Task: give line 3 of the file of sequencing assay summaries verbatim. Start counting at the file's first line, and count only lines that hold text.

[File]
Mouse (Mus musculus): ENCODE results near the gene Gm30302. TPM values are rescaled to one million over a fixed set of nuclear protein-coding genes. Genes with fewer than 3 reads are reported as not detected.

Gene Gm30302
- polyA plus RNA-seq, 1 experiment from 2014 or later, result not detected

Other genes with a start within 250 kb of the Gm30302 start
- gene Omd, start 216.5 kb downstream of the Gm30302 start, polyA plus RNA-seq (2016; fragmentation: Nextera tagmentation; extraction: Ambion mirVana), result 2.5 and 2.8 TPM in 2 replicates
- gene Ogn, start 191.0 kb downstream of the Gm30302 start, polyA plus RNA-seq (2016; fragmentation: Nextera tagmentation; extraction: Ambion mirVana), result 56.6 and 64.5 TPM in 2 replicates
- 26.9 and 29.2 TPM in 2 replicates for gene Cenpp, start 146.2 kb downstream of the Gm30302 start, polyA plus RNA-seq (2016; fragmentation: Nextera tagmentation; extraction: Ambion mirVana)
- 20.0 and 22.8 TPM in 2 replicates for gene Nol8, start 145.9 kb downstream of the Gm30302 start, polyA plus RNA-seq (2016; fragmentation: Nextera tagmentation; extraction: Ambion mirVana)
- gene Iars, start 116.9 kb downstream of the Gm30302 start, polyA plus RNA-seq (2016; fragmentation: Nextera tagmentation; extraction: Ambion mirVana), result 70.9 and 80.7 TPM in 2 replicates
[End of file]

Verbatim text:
- polyA plus RNA-seq, 1 experiment from 2014 or later, result not detected